Urticaria also called nettle-rash or hives or wheals in a common language, simply means itching with rash and mainly effects the neck, arms, legs and trunk of the children. Medically, urticaria may be defined as skin eruption , which is allergic in origin and is characterized by profound itching, red circular or irregularly shaped eruptions on any part of the body.
Urticaria also called nettle-rash or hives or wheals in a common language, simply means itching with rash and mainly effects the neck, arms, legs and trunk of the children. Urticaria is an allergic reaction pattern of the skin, characterized by eruption of wheals or hives, which are itchy, transient, reddish and edematous swelling of the skin and mucosal surfaces that spread by peripheral extension and assume bizzare patterns on the skin. Wheals are caused by release of histamine and other chemical mediators which are released by mast cells which accumulate in the dermis of the skin as a response to some immunological or non immunological allergic response in the body.
Raised red and white patches appear on the skin. They are accompanied by burning,intense itching, and stinging. Rubbing and scratching usually aggravate the condition. The outbreak of urticaria is sudden and the disease may affect any part or the entire body. The eruptions may be as small as pin heads or as large as a rupee. The eruption may fade in a few minutes or an hour in one place, but may appear in another.
Urticaria pigmentosa is one of several forms of mastocytosis, which is caused by excessive numbers of inflammatory cells (mast cells) in the skin. Other forms include solitary mastocytoma (a single lesion) and systemic mastocytosis (involvement in organs other than the skin).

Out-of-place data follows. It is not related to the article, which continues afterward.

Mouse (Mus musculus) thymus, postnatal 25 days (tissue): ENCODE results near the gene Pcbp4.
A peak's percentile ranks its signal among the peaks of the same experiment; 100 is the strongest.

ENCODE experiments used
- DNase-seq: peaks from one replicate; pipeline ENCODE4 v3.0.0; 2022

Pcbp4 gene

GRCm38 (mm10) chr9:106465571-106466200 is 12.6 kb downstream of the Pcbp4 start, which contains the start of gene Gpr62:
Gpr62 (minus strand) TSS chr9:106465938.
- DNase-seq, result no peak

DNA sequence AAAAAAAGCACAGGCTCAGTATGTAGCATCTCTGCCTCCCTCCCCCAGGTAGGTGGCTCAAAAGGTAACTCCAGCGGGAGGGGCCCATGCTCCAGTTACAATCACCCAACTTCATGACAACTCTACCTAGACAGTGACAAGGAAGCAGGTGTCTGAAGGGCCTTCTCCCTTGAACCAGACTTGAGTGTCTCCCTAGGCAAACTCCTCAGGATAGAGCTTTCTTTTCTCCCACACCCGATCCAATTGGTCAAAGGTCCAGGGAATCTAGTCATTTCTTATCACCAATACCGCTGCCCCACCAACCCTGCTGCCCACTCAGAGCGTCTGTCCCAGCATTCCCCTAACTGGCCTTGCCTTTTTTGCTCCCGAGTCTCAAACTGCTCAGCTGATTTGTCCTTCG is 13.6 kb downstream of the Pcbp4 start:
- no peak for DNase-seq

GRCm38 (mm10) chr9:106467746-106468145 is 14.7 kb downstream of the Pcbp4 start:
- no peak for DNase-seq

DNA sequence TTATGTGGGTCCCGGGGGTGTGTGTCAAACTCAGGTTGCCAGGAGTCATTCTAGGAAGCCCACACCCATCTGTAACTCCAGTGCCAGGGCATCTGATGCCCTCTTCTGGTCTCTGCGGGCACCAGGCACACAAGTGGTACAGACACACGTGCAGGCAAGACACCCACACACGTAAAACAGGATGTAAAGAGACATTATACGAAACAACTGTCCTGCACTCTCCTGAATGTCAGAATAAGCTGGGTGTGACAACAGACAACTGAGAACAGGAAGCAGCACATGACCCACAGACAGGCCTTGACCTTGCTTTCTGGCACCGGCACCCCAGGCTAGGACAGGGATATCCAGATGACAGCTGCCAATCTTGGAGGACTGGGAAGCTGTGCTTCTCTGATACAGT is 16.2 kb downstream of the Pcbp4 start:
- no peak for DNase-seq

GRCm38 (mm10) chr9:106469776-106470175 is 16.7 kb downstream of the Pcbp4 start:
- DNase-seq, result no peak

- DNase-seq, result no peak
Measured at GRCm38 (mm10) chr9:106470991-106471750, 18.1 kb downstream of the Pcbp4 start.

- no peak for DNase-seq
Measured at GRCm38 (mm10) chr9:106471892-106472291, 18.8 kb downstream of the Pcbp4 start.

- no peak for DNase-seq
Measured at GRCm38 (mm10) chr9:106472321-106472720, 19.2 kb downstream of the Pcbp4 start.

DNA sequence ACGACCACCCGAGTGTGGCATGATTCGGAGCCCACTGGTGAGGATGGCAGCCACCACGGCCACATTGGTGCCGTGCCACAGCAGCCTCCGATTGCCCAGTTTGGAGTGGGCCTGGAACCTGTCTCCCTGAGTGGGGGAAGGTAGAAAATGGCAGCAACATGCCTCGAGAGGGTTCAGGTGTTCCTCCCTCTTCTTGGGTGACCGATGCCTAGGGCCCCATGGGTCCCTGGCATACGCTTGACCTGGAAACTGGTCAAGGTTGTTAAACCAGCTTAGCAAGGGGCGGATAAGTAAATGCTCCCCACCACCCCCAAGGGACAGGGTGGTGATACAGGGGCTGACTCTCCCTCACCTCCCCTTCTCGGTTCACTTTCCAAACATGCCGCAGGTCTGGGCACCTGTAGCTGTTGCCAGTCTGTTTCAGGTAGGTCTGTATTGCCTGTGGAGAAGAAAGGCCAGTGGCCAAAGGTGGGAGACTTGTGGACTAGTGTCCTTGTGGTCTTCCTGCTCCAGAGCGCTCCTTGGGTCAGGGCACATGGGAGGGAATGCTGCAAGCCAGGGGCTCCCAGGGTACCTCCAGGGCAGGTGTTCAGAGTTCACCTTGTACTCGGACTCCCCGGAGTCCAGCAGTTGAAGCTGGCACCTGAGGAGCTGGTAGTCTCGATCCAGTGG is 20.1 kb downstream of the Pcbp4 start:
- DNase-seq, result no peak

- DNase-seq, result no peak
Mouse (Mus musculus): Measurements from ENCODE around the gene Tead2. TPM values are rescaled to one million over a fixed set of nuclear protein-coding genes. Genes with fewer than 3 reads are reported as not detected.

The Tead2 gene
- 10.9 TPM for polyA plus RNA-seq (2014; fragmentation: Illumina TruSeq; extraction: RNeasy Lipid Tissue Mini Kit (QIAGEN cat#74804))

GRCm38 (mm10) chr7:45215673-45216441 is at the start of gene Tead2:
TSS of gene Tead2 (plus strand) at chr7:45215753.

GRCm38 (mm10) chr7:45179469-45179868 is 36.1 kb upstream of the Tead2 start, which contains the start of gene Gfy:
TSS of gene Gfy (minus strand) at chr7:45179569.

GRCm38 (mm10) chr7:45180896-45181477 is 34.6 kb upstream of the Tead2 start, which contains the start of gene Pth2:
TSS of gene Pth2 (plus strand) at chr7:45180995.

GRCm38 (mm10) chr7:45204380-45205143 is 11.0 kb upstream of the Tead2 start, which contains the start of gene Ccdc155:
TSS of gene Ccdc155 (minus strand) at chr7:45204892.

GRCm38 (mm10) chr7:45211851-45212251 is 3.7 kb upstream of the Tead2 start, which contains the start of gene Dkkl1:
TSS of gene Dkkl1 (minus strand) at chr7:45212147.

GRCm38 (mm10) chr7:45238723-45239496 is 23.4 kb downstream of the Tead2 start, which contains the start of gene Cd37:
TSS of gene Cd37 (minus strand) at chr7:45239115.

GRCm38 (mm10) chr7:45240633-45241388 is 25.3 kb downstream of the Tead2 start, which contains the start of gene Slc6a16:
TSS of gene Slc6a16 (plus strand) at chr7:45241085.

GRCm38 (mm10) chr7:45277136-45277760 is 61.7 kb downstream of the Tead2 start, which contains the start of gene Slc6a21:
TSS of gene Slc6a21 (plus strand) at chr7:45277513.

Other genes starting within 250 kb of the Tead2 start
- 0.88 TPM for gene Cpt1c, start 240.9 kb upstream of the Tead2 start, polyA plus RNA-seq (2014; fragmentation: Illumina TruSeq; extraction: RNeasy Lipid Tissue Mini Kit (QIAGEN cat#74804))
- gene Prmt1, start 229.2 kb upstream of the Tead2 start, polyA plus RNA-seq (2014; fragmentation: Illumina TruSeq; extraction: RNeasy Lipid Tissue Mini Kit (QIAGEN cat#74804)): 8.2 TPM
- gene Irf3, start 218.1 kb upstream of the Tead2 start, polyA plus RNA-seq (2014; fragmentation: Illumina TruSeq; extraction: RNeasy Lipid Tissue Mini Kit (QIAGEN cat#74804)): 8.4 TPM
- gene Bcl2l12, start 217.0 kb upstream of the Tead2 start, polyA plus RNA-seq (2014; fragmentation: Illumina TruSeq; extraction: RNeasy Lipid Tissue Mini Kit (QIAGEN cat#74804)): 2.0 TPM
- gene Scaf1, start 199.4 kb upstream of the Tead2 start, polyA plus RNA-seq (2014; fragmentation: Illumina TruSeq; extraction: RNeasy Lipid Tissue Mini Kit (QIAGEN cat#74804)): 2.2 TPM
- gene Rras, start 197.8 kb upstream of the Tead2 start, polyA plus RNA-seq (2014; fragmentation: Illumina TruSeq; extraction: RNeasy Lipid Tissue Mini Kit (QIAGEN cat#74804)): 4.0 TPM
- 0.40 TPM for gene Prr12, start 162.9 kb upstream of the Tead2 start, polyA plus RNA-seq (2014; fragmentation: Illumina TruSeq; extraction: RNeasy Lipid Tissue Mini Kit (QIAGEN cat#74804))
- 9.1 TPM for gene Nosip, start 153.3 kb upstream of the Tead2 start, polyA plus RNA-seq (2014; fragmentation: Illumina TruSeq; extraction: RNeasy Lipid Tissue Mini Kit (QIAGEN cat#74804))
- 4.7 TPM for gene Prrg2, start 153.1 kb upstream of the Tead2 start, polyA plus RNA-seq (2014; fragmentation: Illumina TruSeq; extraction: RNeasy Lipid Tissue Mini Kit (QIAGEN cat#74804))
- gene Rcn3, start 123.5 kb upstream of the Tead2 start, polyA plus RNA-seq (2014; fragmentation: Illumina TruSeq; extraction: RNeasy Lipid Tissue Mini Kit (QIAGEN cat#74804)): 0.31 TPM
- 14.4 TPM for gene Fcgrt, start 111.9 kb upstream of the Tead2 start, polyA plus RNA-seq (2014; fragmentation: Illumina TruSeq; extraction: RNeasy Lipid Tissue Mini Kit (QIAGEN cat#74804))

Urticaria pigmentosa is most often seen in children, but it can occur in adults as well.
A viral infection such as a cold or ‘flu can trigger an urticarial rash in some people. (You ‘react’ to the virus.) A mild viral infection which causes few other symptoms is probably a common trigger of an urticarial rash that develops without an apparent cause.
Skin contact with ‘sensitizers’ causes a local area of urticaria in some people. For example, chemicals, latex, cosmetics, plants, ointments, nettle stings, etc.
Try not to overheat.
Cool the affected area with a fan, cold flannel, ice pack or soothing moisturising lotion.
Avoid aspirin and codeine.
The main treatment for urticaria is with anti-histamines. These are usually given in oral forms and may need to be given in large or frequent doses to control the symptoms. Short courses of corticosteroids may be needed. If the symptoms are severe, epinephrine shots can be used for immediate, but temporary, relief.
If the cause of the urticaria is known or suspected, such as a food or medication, avoidance of this trigger may resolve the symptoms. In cases of chronic idiopathic urticaria, triggers such as acute infections of any kind (such as the common cold), stress, and use of non-steroidal anti-inflammatory medications (aspirin and ibuprofen, for example), may flare the symptoms.